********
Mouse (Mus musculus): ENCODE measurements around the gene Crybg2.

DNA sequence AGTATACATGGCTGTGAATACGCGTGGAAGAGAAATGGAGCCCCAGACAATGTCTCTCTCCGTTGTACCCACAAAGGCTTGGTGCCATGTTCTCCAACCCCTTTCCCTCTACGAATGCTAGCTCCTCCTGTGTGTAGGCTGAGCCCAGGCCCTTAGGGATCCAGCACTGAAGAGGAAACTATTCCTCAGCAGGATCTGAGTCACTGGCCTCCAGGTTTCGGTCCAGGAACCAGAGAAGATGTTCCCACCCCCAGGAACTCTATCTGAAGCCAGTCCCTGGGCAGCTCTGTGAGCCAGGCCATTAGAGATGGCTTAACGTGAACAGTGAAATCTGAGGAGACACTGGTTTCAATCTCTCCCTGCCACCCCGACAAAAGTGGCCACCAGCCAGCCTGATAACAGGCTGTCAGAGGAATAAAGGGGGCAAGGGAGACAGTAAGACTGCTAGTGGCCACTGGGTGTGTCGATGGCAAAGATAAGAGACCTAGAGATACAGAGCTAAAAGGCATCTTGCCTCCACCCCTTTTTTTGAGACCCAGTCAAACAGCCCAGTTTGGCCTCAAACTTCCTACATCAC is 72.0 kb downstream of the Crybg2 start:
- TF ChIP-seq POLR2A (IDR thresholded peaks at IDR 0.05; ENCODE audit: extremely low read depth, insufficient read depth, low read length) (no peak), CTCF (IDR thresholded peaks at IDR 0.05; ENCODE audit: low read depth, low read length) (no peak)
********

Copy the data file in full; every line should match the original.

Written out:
Mouse (Mus musculus): ENCODE measurements around the gene Crybg2.

DNA sequence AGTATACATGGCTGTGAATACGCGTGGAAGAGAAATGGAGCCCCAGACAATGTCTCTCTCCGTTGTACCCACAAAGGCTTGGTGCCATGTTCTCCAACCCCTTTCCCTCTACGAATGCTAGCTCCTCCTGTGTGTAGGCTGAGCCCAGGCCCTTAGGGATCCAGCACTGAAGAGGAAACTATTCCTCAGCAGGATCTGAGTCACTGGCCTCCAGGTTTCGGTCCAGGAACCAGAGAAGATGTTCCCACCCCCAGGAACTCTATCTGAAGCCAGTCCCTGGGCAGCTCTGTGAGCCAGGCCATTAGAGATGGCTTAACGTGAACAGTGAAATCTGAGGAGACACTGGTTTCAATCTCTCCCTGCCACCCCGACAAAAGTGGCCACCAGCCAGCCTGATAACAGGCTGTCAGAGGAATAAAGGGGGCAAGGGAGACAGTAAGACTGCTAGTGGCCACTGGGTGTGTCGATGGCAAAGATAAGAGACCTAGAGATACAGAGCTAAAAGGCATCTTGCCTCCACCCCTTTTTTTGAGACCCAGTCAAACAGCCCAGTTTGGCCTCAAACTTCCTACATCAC is 72.0 kb downstream of the Crybg2 start:
- TF ChIP-seq POLR2A (IDR thresholded peaks at IDR 0.05; ENCODE audit: extremely low read depth, insufficient read depth, low read length) (no peak), CTCF (IDR thresholded peaks at IDR 0.05; ENCODE audit: low read depth, low read length) (no peak)